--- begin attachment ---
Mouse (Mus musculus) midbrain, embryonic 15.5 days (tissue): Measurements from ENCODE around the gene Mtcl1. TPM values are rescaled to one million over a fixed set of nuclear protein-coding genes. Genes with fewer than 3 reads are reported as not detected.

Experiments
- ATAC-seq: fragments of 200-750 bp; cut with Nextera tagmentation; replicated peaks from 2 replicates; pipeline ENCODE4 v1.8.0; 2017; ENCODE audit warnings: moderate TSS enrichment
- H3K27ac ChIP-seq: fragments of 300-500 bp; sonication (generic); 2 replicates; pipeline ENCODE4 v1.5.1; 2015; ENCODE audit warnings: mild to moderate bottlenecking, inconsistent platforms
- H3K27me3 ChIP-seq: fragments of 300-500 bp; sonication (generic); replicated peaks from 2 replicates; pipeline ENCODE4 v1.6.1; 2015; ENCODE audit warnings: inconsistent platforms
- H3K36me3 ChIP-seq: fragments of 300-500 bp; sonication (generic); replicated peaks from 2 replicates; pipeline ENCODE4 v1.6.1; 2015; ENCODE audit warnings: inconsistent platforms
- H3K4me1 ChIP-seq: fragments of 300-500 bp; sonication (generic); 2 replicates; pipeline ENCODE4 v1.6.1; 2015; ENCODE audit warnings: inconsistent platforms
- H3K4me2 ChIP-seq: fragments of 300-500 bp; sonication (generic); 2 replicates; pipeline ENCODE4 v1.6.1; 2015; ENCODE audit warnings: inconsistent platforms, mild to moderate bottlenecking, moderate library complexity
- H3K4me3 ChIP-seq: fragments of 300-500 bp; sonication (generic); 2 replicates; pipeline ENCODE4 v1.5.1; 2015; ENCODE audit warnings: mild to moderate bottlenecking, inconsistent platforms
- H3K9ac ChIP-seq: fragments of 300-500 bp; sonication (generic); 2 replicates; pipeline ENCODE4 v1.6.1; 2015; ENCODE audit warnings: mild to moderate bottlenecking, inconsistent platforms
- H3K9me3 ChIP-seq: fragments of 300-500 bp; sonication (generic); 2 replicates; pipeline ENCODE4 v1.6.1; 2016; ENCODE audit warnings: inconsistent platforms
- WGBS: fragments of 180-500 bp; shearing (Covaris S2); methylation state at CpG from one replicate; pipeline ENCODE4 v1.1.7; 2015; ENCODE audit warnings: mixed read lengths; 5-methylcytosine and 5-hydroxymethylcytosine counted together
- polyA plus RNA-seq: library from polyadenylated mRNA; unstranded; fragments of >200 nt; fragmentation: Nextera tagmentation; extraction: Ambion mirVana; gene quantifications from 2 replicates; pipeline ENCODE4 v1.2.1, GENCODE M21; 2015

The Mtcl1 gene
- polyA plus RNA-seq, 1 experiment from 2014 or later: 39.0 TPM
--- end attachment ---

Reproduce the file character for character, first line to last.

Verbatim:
Mouse (Mus musculus) midbrain, embryonic 15.5 days (tissue): Measurements from ENCODE around the gene Mtcl1. TPM values are rescaled to one million over a fixed set of nuclear protein-coding genes. Genes with fewer than 3 reads are reported as not detected.

Experiments
- ATAC-seq: fragments of 200-750 bp; cut with Nextera tagmentation; replicated peaks from 2 replicates; pipeline ENCODE4 v1.8.0; 2017; ENCODE audit warnings: moderate TSS enrichment
- H3K27ac ChIP-seq: fragments of 300-500 bp; sonication (generic); 2 replicates; pipeline ENCODE4 v1.5.1; 2015; ENCODE audit warnings: mild to moderate bottlenecking, inconsistent platforms
- H3K27me3 ChIP-seq: fragments of 300-500 bp; sonication (generic); replicated peaks from 2 replicates; pipeline ENCODE4 v1.6.1; 2015; ENCODE audit warnings: inconsistent platforms
- H3K36me3 ChIP-seq: fragments of 300-500 bp; sonication (generic); replicated peaks from 2 replicates; pipeline ENCODE4 v1.6.1; 2015; ENCODE audit warnings: inconsistent platforms
- H3K4me1 ChIP-seq: fragments of 300-500 bp; sonication (generic); 2 replicates; pipeline ENCODE4 v1.6.1; 2015; ENCODE audit warnings: inconsistent platforms
- H3K4me2 ChIP-seq: fragments of 300-500 bp; sonication (generic); 2 replicates; pipeline ENCODE4 v1.6.1; 2015; ENCODE audit warnings: inconsistent platforms, mild to moderate bottlenecking, moderate library complexity
- H3K4me3 ChIP-seq: fragments of 300-500 bp; sonication (generic); 2 replicates; pipeline ENCODE4 v1.5.1; 2015; ENCODE audit warnings: mild to moderate bottlenecking, inconsistent platforms
- H3K9ac ChIP-seq: fragments of 300-500 bp; sonication (generic); 2 replicates; pipeline ENCODE4 v1.6.1; 2015; ENCODE audit warnings: mild to moderate bottlenecking, inconsistent platforms
- H3K9me3 ChIP-seq: fragments of 300-500 bp; sonication (generic); 2 replicates; pipeline ENCODE4 v1.6.1; 2016; ENCODE audit warnings: inconsistent platforms
- WGBS: fragments of 180-500 bp; shearing (Covaris S2); methylation state at CpG from one replicate; pipeline ENCODE4 v1.1.7; 2015; ENCODE audit warnings: mixed read lengths; 5-methylcytosine and 5-hydroxymethylcytosine counted together
- polyA plus RNA-seq: library from polyadenylated mRNA; unstranded; fragments of >200 nt; fragmentation: Nextera tagmentation; extraction: Ambion mirVana; gene quantifications from 2 replicates; pipeline ENCODE4 v1.2.1, GENCODE M21; 2015

The Mtcl1 gene
- polyA plus RNA-seq, 1 experiment from 2014 or later: 39.0 TPM